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Pasta: Surprisingly Nutritious

by Berkeley Wellness

Many of the names given to types of pasta are Italian, but the Italians hardly have a monopoly on this food. Although the origin of pasta hasn’t been established, the evidence indicates that various forms developed independently in many cultures.

The Chinese may have eaten noodles as early as 5000 BCE. It is widely believed that Marco Polo brought pasta to Italy from the Far East in 1295. Though if he did, it was probably to compare it to the pasta already there since the Etruscans, who occupied part of what is now Italy, were making pasta as early as 400 BCE.

The history of pasta in the United States is much clearer. Thomas Jefferson was the first to bring it to this country (in the late 1700s) after tasting some during a visit to Naples while he was the American ambassador to France. The first pasta factory in the United States opened in 1848 in Brooklyn, New York, but pasta remained a relatively uncommon food until the late 19th century, when Italian immigrants introduced the dried wheat pastas that have since become the most popular types of pasta in this country.

Types of Pasta

From spaghetti and tortellini to ramen and udon, here are some of the many varieties of dried and fresh noodles you'll find in stores.

Pasta: nutrition

Rich in complex carbohydrates and protein, and low in fat, pasta can be a highly nutritious food, especially if it’s made from whole wheat. Enriched wheat pastas, which make up the bulk of commercially available pastas, also offer good levels of thiamin, riboflavin, niacin, folate, iron, and selenium.

Pasta is made from a mixture of water and flour or semolina. Semolina is a type of flour made from durum, a hard spring wheat with a high protein content and golden color. The more semolina a pasta contains, the more protein it provides, though the protein from pasta is incomplete. When eggs are added to pasta, the pasta will then provide fat and dietary cholesterol, as well as other nutrients found in eggs.

Pasta also contains gluten, a protein formed when water and wheat flour are mixed—the same protein responsible for giving bread dough its elasticity. People with celiac disease or sensitivity to gluten may be allergic to wheat and wheat products. Anyone on a gluten-restricted diet should avoid wheat pasta.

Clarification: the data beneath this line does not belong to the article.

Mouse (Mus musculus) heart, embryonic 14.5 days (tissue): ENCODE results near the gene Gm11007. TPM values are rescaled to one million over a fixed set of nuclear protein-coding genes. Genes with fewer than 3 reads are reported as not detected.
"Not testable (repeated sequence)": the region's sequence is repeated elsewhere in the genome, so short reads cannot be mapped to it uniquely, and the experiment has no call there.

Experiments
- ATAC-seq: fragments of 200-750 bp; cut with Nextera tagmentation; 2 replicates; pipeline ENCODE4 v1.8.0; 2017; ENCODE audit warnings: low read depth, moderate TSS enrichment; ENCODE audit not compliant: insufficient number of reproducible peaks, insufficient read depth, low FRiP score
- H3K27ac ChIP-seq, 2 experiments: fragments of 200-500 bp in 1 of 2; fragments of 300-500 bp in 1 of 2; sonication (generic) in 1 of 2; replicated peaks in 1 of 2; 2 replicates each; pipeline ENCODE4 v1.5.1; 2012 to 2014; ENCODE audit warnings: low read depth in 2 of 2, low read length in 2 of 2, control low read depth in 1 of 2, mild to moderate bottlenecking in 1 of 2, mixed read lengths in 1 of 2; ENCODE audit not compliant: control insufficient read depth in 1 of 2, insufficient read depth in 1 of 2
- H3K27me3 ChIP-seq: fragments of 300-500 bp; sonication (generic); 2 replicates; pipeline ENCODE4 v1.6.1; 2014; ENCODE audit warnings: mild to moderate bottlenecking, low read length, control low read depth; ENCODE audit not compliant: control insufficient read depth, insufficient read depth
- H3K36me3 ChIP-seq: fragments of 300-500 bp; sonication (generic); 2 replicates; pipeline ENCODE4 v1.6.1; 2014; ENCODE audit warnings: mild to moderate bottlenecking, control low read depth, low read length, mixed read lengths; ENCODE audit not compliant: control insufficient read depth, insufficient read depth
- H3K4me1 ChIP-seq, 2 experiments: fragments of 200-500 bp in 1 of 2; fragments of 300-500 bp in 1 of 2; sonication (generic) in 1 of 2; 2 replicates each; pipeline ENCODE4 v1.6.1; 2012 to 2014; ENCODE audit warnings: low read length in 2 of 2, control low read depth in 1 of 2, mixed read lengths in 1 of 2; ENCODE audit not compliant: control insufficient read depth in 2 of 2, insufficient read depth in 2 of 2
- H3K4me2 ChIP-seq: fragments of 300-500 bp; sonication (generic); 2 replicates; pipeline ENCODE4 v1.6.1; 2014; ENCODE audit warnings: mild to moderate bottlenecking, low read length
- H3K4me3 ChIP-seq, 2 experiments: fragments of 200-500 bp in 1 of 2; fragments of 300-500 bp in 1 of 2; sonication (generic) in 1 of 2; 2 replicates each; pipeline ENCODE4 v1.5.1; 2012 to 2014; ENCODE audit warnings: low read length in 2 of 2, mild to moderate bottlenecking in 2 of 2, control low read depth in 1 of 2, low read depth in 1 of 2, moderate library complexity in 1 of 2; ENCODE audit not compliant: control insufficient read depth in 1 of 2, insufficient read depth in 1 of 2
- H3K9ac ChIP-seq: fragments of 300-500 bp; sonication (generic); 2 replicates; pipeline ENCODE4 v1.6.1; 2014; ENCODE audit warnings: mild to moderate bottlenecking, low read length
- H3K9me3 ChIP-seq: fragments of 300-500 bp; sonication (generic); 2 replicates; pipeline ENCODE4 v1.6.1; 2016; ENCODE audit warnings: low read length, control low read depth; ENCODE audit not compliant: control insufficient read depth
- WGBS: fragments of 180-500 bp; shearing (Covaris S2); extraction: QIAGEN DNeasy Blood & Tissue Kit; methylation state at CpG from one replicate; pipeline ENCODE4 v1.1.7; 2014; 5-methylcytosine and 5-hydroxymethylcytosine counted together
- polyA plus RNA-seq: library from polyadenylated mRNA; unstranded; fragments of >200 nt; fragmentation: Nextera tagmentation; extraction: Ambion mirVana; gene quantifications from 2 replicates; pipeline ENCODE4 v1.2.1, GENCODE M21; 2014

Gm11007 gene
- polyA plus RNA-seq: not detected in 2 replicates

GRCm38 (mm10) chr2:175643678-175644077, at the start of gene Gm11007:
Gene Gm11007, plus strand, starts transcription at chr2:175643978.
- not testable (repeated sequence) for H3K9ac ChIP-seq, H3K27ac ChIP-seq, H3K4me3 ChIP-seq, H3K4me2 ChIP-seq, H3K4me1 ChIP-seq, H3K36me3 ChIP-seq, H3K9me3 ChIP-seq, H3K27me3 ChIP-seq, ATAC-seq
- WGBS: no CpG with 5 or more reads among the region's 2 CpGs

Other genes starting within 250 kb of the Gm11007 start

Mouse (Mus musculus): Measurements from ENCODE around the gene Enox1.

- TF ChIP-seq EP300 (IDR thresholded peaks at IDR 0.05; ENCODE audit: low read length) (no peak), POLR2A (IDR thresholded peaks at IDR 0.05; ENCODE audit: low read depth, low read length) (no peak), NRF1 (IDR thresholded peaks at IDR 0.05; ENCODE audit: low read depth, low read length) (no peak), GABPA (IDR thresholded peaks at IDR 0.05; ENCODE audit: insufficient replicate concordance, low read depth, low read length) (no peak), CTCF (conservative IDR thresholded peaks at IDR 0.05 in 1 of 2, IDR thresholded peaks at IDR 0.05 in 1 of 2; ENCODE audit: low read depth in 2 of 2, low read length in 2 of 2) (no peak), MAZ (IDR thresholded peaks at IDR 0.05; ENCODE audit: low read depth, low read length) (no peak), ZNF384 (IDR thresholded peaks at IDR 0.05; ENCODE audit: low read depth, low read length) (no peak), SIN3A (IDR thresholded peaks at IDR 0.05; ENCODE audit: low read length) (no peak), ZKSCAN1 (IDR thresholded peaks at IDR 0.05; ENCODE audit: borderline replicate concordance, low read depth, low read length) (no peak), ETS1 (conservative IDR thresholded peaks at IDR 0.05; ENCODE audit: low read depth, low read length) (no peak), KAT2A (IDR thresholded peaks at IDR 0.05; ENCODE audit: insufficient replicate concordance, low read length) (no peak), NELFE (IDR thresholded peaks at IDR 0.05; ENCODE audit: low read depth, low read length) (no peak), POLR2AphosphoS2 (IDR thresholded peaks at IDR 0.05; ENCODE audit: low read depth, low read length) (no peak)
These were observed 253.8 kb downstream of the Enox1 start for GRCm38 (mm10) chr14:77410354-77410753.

Since 1998, all refined grain products in the United States have been fortified with folic acid. For instance, 1 cup of cooked pasta contains about 100 micrograms of folic acid, which is 25 percent of the recommended daily intake. And studies show that the folic acid used to fortify foods, as well as that in supplements, is actually better absorbed by the body than the vitamin naturally found in foods.

Many people regard pasta as a fattening food, which is a recurring myth. Eating a moderate amount of carbohydrate-rich foods does not stimulate the appetite or lead to more or easier fat storage and weight gain. However, if you eat oversized portions or drown your pasta in heavy meat sauces or cream- or cheese-based sauces, then it can indeed contribute to weight gain.

For a full listing of nutrients, see the National Nutrient Database:

How to Choose the Best Pasta

Most supermarkets routinely stock 20 to 30 pasta shapes. Learn which sauces pair best with which shapes.

How to store pasta

Store dried pasta in a cool, dry place and it will keep for many months. As an extra precaution, remove the pasta from its original package and place it in an airtight container.

Store fresh pasta tightly wrapped in plastic wrap. It will keep for a week in the refrigerator or a month in the freezer. Fresh Asian noodles will keep for a day or two under refrigeration, or for three months in the freezer if tightly wrapped.

9 Healthy Recipe Ideas for Pasta

The secret to eating pasta without gaining weight is to pair this nutritious carbohydrate with sauces that are flavorful yet low-calorie. Here are some creative options.

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